Despite its good intentions, Bagi works better as a story of a troubled young man’s messy relationship with his family than a convincingly critique of science.
Osamu Tezuka’s 1984 animated original Bagi is a fantastical dive into the potential future of mismanaged scientific research. Despite its high-concept premise, Bagi is a unique demonstration of how Tezuka’s narrative style translates into a made-for-television format. Conceived as a criticism of Japan’s research into DNA recombinant technologies, Bagi follows the journey of a young man named Ryosuke searching for a mysterious cat-like creature. Having adopted the creature as a child and calling it Bagi, he later learns Bagi was created in his absent mother’s laboratory in South America. What happens next is a classic pulpy sci-fi tale of genetically mutated animals, a weird interspecies romance, and a tragic series of misunderstandings between man and beast.
Tezuka is best known for his manga such as Astro Boy and Princess Knight. However, he also had a prolific career in animation as well, and insisted on supervising many adaptations of his work. Only four years after the premiere of Bagi, Tezuka would continue to direct more films such as a pilot of his manga Dororo and the experimental film Genesis in 1968. Tezuka’s history with animating and directing films about felines was also preceded by a film and TV series adaptation of Jungle Emperor Leo, establishing a notable fixation with anthropomorphic animal characters. This previous experience pays off well, as Bagi’s model is animated with the realistic mannerisms of a cat, incorporating much of the body language Tezuka would’ve learned while directing Jungle Emperor. However, Bagi’s cat-like appearance is mostly a novelty, treated more as a cuddly pink mascot for the film’s dark, violent subject matter.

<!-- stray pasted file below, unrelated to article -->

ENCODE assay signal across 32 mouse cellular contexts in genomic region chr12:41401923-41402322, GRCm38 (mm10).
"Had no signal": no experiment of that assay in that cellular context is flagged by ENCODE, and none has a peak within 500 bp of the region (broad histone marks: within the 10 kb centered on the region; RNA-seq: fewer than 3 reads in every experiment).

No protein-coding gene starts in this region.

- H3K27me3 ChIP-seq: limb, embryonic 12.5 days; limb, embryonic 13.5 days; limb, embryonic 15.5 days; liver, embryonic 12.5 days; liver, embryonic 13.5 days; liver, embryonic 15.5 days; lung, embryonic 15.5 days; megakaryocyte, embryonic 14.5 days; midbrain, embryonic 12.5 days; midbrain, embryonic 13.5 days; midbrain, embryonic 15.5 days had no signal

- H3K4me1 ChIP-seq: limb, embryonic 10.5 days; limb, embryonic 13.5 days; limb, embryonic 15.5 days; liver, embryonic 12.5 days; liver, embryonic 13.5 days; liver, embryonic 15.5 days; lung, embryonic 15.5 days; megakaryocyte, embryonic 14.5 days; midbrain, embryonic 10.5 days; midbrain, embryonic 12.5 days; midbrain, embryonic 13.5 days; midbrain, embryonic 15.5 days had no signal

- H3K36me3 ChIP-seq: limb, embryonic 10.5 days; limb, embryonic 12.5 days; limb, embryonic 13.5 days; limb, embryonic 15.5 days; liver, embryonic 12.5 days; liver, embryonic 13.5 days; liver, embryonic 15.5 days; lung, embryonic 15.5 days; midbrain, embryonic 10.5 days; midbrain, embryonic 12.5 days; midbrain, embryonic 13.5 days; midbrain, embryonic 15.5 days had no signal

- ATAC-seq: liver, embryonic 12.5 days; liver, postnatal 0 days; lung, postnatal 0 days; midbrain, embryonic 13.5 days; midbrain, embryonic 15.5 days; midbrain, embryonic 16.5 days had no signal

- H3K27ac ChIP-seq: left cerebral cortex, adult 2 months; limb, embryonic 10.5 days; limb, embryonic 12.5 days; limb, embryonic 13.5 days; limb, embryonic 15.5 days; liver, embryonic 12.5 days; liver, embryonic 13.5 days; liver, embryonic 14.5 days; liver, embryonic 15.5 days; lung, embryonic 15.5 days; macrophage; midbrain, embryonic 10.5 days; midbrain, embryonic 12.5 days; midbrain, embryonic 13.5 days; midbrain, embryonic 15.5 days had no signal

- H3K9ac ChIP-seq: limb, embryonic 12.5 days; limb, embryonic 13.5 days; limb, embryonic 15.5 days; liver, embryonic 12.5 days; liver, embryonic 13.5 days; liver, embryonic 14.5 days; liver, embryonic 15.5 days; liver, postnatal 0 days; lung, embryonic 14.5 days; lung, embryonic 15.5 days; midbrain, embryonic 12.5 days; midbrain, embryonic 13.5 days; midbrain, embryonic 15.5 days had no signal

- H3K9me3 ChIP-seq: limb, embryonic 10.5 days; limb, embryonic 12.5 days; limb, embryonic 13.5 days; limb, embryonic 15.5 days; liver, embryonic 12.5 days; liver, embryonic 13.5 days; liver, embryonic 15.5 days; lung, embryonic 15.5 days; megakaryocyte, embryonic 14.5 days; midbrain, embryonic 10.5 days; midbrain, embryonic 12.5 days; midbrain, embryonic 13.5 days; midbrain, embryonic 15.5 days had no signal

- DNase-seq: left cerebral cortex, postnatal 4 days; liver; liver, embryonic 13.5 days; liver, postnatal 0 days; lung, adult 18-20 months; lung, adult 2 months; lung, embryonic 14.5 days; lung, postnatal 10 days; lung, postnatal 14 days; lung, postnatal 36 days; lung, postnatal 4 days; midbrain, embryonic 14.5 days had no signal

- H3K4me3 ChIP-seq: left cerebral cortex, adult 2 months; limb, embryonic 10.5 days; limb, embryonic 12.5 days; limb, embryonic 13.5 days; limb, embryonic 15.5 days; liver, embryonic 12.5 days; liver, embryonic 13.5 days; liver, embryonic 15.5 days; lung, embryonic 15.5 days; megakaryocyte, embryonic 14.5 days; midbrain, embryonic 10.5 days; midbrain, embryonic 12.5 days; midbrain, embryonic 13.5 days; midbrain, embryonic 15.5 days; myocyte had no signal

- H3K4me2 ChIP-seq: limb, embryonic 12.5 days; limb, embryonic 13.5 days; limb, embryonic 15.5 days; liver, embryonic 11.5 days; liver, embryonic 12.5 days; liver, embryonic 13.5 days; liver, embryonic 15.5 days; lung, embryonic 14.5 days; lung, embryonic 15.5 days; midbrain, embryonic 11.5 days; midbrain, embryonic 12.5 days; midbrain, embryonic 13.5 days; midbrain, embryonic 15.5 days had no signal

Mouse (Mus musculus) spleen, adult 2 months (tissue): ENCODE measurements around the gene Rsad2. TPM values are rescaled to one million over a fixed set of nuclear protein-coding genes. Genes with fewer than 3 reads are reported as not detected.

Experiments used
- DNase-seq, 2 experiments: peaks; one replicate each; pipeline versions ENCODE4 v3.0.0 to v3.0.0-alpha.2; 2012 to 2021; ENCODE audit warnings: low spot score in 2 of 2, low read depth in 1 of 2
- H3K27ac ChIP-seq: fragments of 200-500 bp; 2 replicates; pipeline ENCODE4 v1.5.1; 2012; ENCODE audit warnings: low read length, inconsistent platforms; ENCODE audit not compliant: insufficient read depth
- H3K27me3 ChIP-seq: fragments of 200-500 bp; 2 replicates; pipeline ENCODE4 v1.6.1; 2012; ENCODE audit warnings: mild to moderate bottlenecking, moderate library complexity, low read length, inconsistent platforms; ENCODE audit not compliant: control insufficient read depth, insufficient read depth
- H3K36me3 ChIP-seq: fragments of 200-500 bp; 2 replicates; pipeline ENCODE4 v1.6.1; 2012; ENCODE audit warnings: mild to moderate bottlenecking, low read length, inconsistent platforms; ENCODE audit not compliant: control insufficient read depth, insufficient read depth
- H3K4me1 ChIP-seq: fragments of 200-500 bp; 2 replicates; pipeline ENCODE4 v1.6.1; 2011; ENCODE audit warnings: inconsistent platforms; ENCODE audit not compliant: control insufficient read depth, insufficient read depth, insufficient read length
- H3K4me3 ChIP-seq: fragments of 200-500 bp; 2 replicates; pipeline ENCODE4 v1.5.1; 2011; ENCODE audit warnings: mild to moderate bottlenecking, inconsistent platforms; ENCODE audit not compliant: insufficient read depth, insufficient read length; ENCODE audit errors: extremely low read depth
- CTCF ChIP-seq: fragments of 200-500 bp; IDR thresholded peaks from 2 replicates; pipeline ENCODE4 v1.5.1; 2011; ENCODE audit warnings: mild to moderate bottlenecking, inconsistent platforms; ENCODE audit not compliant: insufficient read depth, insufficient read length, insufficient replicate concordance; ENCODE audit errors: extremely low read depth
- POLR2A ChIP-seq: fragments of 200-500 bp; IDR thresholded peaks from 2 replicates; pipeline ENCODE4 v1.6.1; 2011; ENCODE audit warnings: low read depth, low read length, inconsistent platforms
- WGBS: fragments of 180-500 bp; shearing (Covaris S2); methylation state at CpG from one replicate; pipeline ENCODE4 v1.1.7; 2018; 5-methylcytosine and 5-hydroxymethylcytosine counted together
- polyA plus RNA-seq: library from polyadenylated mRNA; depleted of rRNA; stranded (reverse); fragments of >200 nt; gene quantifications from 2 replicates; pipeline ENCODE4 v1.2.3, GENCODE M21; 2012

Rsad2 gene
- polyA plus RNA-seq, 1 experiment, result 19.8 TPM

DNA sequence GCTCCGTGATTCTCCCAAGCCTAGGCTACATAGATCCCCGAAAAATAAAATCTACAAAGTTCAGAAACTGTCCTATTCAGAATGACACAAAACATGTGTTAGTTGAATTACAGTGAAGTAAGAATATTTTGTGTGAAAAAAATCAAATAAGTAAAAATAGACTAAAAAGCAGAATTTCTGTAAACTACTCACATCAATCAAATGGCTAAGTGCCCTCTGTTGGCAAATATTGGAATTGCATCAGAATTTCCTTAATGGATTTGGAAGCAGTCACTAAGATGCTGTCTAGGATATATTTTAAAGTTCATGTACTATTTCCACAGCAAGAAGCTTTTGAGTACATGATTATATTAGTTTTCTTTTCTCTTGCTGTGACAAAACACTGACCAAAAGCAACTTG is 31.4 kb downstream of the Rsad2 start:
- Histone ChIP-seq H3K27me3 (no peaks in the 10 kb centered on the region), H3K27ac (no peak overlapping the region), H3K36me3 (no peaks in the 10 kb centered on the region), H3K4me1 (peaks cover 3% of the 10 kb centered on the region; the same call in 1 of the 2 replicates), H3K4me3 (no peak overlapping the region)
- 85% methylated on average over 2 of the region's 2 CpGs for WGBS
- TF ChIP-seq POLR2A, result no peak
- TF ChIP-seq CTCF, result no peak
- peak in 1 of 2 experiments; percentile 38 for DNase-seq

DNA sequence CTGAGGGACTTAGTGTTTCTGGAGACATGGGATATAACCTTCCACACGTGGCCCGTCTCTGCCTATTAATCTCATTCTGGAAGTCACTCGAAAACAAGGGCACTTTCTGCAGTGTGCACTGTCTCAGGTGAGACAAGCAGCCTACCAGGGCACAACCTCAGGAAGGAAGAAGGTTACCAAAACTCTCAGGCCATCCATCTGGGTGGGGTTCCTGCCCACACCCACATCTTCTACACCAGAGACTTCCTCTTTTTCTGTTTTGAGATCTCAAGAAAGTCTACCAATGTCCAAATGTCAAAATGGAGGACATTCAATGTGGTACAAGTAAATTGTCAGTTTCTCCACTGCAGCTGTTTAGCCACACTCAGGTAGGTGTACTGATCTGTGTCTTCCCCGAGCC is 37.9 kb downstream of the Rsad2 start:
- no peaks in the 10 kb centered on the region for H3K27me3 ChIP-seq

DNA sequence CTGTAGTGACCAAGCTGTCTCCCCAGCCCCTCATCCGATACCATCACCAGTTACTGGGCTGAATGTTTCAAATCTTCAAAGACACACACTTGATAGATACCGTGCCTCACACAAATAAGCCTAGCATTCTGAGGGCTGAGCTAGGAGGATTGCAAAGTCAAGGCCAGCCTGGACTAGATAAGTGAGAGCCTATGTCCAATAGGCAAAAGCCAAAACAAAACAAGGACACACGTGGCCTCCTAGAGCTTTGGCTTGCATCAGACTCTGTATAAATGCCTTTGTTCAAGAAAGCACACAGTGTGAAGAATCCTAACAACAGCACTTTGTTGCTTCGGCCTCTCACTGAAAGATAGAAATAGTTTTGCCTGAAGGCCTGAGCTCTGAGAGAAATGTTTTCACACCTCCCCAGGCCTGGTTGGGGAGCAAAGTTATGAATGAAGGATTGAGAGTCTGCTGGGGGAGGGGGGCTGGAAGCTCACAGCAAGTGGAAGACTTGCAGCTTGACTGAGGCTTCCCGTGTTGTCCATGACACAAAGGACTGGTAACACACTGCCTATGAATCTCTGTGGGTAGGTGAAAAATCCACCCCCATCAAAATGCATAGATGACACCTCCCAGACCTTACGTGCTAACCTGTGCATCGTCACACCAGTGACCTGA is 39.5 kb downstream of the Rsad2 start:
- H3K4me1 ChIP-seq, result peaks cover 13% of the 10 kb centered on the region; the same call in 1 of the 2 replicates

Adopted as a kitten from Ryosuke’s mother’s lab and brought home by his father, Bagi was raised and socialized by humans at an early age. As the product of gene-splicing between humans and cats, Bagi has exceptional intelligence and later learns to walk and talk. For all intents and purposes, Bagi is just a furry human that Ryo cares for like a sister until she runs away after the public becomes increasingly aware of her. Years later, Ryosuke joins a biker gang and hunts down a mysterious “woman” they later find is Bagi in disguise, who has been hiding from humans and living in a shack. What follows is an emotional reunion with Ryosuke and Bagi, who insists they return to his mother’s lab to learn why she was created.
Bagi is certainly ambitious in its efforts to convey allegory. Much like how Disney’s Zootopia attempts to handle racial tensions with police, Bagi comes knocking on the door of scientific research with a poorly-planned message. Upon returning to his mother’s lab, Ryosuke and Bagi discover hundreds of animals being experimented on as “cyborgs” in order to test the limits of combining highly intelligent animals with machines. This scene is one of Bagi‘s most alarming, as it presents the far extreme of genetic experimentation, one less grounded in reality than it is in fantasy. The true intent of Ryosuke’s mother’s research is apparently the development of genetically modified produce such as rice—the less extreme and more reasonable extension of what Tezuka believes recombinant research to be.